The December before Pete and I got married, I picked up an $8 artificial tree at an odd little yard sale and set it up in Pete's apartment. It was probably less than two feet tall and severely overpriced at $8 second-hand. Yet, we used and loved that little tree every year from 2002 to 2010. Each December we would calculate and then giggle at how much money the tree had cost us on a per-year basis, which of course gradually tapered to less than $1 per year. (Ah, the things frugal nerds find amusing.)
For December 2011, I decided we should get a real tree. By this point we were solidly in the minimalist camp, and I was tired of awkwardly storing our tree wrapped up in a garbage bag under the stairs all year long. I decided I would much rather store a little Christmas tree stand - smaller and less awkward. Also, I think I just missed having a real tree (we always had them growing up), and I wanted the kids to enjoy the experience. So we picked out a tree at a local parking lot-lot. And, I have to say, I loved the real tree, especially the smell.
Before we moved to Luxembourg, we sold or otherwise ditched everything that wasn't imminently useful. The stand we had purchased from the tree lot out of convenience wasn't the greatest, and we didn't know what our tree situation would be in Luxembourg, so we gave it up. Around mid-November I started thinking about what we might do for a Christmas tree in Luxembourg this year. I had already seen a few questions/comments regarding where to acquire real trees on the American Women's Club of Luxembourg Facebook page. Most suggestions were places like Ikea, Cactus (hypermarket), and Hornbach (hardware store) - but all these options were far away and not really doable without a car. Artificial trees at Auchan (a hypermarket that's much easier by bus from our place than these other locations) were extremely expensive. Of course, at this point, I was wishing we still had our old $8 tree!
But, as usual, Amazon came to the rescue. I found a 5 ft tree on Amazon.de (Germany) for around 15 Euros. This seemed a quite sensible option for a frugal family with no car. One slight hitch remained: it was through a 3rd party seller and would only ship to Germany. This is a common issue and fairly easily dealt with; Pete simply asked a co-worker who commutes from Germany (again, common) if we could ship it to her place and she could bring it on the way to work. So, we were all set!
Meanwhile, a mom from school tipped me off that a little tree lot had just sprung up only a few blocks from our apartment on the other side of Merl Park! I went over, just to look - they were really expensive, but suddenly I wanted a real tree all over again! I called Pete to see what he thought--after all, we could probably re-sell or return the artificial one---but between having to hunt down a tree stand and feeling a bit wasteful, we decided to try for a real tree next year. I also spotted another tree lot in a parking lot near the city center - so clearly, there will be real trees within reach next year.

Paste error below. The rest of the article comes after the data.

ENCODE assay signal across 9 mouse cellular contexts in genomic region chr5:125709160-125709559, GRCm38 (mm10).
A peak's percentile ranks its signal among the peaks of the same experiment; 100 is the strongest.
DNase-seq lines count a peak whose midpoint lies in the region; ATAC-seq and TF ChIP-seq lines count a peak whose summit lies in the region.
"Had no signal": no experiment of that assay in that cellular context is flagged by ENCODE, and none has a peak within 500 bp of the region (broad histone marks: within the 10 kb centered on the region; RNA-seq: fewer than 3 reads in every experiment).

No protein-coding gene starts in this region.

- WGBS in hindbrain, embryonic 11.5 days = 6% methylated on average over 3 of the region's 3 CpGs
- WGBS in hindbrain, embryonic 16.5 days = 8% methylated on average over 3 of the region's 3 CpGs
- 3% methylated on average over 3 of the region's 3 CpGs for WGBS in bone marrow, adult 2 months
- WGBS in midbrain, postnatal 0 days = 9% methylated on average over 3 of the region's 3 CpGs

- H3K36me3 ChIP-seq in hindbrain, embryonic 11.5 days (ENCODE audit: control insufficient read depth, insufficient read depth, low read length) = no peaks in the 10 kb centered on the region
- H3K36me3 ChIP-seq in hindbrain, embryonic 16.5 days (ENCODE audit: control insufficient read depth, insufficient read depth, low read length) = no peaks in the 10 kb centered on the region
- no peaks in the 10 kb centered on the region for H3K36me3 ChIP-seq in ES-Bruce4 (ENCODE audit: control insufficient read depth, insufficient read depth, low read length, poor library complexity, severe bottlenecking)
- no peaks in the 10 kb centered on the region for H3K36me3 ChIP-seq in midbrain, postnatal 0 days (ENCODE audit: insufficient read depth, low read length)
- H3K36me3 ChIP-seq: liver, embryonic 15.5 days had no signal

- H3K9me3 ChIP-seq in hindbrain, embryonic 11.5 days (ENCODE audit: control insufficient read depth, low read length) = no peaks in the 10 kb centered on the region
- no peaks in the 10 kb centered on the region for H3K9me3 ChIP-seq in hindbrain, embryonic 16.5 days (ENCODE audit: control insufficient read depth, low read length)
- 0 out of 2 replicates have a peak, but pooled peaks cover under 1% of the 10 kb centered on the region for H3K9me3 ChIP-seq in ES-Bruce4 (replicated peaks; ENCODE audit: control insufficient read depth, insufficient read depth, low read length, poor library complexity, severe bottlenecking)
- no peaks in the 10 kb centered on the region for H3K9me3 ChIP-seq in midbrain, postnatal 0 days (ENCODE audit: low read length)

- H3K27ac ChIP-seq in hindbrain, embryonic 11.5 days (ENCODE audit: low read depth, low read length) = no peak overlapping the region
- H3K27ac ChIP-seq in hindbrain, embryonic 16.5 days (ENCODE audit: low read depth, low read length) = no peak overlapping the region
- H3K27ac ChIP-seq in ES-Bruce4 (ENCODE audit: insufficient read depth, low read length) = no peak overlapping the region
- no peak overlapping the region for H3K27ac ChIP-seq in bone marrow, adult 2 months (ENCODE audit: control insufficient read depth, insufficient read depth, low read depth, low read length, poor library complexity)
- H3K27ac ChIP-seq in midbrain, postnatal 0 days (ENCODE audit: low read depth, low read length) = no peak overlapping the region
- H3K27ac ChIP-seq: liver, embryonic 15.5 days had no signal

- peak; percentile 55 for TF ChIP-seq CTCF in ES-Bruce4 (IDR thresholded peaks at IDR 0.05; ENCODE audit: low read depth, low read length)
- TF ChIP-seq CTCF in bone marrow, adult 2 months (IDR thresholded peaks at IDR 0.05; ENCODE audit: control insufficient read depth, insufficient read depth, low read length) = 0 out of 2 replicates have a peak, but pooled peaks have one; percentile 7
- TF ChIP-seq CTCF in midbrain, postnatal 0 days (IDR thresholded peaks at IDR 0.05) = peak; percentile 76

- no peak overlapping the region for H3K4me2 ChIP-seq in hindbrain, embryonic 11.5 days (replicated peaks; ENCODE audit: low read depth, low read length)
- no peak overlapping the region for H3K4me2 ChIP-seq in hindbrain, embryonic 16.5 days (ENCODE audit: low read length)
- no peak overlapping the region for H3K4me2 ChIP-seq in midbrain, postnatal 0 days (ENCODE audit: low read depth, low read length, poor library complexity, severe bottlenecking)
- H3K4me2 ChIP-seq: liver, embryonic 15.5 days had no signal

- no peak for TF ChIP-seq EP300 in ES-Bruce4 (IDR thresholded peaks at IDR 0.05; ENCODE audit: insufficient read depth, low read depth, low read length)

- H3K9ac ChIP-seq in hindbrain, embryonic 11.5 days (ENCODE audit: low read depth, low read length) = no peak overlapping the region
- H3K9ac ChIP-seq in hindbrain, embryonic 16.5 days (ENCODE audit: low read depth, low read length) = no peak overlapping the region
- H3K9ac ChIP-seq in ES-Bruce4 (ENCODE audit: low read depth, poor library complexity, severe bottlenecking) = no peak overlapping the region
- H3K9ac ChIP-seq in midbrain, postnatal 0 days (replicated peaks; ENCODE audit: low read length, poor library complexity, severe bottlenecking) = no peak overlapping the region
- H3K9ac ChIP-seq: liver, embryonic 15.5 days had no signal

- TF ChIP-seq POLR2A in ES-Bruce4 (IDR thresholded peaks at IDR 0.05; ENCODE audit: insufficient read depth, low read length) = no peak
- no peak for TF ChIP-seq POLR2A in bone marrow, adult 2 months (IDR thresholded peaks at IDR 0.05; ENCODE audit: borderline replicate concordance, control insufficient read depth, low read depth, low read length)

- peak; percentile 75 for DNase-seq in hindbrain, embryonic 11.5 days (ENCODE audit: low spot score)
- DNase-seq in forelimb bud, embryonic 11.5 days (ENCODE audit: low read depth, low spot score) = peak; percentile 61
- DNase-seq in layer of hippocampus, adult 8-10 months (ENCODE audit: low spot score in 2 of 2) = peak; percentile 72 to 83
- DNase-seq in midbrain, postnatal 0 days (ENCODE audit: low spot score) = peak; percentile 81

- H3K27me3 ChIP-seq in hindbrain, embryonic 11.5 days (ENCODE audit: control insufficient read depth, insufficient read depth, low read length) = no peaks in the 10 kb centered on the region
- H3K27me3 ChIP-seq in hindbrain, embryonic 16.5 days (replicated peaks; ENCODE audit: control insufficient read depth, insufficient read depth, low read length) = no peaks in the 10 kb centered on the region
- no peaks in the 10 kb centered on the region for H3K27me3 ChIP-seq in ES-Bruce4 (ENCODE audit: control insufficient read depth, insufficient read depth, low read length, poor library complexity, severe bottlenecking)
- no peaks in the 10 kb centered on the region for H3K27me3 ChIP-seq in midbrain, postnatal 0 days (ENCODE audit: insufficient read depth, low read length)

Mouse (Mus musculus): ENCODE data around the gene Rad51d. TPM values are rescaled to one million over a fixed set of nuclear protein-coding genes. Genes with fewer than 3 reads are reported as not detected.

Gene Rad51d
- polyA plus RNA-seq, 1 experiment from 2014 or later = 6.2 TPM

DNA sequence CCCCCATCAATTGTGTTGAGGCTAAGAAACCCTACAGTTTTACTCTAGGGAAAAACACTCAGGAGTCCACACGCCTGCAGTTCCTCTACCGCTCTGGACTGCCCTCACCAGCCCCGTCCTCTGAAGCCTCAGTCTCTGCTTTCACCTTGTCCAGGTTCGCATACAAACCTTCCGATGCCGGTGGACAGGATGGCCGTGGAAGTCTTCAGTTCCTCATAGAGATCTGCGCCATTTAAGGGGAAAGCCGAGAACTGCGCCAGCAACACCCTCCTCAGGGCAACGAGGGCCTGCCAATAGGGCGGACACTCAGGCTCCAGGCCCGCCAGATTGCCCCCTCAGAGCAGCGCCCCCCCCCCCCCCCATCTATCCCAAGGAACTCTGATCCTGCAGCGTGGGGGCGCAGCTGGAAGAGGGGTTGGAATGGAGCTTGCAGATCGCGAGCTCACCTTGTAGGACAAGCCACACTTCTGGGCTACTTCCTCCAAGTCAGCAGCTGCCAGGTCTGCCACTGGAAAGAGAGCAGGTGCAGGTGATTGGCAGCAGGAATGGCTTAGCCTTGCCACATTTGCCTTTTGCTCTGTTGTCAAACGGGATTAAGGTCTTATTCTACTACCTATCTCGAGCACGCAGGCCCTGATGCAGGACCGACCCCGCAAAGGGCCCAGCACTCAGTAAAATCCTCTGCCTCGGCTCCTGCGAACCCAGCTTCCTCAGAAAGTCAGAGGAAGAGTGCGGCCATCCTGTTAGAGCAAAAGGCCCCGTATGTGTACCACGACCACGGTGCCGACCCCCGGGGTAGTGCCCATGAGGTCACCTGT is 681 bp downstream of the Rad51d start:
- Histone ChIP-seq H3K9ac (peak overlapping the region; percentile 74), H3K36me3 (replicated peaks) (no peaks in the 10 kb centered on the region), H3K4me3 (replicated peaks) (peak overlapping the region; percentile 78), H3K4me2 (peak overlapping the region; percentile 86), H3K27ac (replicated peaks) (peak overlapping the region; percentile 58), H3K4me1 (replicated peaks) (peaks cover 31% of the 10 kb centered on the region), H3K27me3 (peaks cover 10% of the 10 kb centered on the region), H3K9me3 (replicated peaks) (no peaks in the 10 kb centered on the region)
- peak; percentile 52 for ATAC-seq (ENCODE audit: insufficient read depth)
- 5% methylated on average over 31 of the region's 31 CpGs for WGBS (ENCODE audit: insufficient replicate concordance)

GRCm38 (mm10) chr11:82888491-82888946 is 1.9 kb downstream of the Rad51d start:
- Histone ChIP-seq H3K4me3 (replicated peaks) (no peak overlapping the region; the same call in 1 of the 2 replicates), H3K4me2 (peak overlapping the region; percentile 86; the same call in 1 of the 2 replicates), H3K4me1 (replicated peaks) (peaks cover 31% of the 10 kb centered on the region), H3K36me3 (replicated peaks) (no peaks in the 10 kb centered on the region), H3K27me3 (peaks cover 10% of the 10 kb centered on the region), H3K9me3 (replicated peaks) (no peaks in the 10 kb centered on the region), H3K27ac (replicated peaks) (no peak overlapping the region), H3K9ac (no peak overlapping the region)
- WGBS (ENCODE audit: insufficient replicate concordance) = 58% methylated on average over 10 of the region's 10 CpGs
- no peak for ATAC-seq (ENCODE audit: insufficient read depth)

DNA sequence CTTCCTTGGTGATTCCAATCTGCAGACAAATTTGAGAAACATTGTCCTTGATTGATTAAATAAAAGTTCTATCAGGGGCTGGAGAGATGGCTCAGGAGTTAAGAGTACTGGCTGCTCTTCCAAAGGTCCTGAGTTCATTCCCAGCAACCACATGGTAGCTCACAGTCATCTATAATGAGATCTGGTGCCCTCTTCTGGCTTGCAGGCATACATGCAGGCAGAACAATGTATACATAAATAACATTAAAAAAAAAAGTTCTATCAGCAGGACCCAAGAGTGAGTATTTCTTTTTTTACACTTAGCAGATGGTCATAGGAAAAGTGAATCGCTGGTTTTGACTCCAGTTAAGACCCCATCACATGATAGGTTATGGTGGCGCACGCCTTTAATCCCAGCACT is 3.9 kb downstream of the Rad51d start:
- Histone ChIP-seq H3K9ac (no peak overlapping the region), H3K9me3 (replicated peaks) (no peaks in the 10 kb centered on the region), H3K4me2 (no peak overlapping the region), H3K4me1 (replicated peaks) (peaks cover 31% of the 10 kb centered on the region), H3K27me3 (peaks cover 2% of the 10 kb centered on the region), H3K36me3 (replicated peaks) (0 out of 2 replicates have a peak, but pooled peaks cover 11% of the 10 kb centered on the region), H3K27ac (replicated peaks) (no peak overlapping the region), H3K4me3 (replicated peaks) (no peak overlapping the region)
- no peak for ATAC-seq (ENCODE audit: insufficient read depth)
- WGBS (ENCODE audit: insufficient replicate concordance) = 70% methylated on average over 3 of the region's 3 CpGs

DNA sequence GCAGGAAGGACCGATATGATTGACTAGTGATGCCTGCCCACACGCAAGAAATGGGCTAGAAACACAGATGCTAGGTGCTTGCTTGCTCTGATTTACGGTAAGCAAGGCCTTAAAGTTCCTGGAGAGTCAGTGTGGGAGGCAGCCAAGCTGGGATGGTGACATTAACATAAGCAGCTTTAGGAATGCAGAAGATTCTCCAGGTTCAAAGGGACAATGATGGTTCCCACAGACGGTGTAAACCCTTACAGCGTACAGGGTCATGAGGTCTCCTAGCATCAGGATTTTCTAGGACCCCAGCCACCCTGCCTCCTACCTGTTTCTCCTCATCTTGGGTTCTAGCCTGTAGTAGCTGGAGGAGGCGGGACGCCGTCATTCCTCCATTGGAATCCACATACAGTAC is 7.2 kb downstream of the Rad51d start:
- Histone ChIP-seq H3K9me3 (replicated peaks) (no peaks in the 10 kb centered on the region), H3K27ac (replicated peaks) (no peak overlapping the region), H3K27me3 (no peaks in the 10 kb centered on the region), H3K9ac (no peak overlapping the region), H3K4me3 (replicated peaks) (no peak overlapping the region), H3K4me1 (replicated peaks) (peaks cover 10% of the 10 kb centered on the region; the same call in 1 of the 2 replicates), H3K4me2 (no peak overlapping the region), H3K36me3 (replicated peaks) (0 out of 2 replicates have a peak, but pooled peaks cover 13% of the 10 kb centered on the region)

A couple weeks went by and I finally asked Pete if there was any news on our tree (not exactly sure why I didn't ask before then, maybe I hadn't wanted to seem too pushy or eager or make him pester his coworker). But upon hearing the question, Pete's eyes popped wide open! "Oh! I forgot to tell you! She was in a car accident!! She's okay, but she's in the hospital and we don't know when she'll be back at work!"
Okay, so then I just felt bad. I felt really bad for the woman. And I felt bad that we didn't know if/when we'd get our tree. And I felt the most bad for even feeling remotely bad about our stupid tree when a poor girl had been injured in a car accident.
Still, I resigned myself to patiently waiting for our tree. It sounded like Pete's co-worker would be back before Christmas at least. But a couple of days went by, and possibly because this is our first Christmas away from "home" and family, I started feeling like I needed a tree sooner rather than later. When I shared my predicament with a couple friends over a croissant in the city center, joking that I could take a tree on the bus, one of them remarked that she'd seen people do it. It was then I decided, I'm getting us a real tree! Today!
With an extra spring in my step, I walked from the city center over to the lot I'd spotted a few days before. These trees were quite a bit cheaper than the ones near our place (still not cheap), but they didn't sell stands. So I hopped on the bus to Auchan to pick up a stand and some tree lights (realizing for the first time that the lights in my Christmas storage box would not work with European voltage!). They only sold one kind of stand and the thing was 33 Euros! But it was clearly a quality German product, fancy, does all kinds of unnecessary things - but beggars can't be choosers, and I wasn't about to "shop around" for tree stands on the bus all day long. So I bought it and headed for the lot. The way I figured, this lot was a block or so from the bus stop for the bus that would put me about two blocks from my front door, and thus was actually a bit closer walking-wise than trying to drag a tree home from the lot at the park near our place, at which there was minimal tree selection anyway. So I picked out one of the smallest trees on the lot. Fortunately, the lots here neatly bag up the tree for you in a net. The gentleman assisting me asked if he could put it in my car for me. I told him I was taking the bus. He laughed.
So I poked a hole through the net, grabbed the trunk, and started walking. The thing was 5 feet tall and pretty heavy, so I stopped to put it down or switch hands every 30 steps or so. After several funny looks at the bus stop, my bus arrived. Mercifully, it was nearly empty.
The two blocks and change from the bus stop to my door were tough, but I got my arm workout in for the day at least.
|made it! (self-portrait in our building lobby)|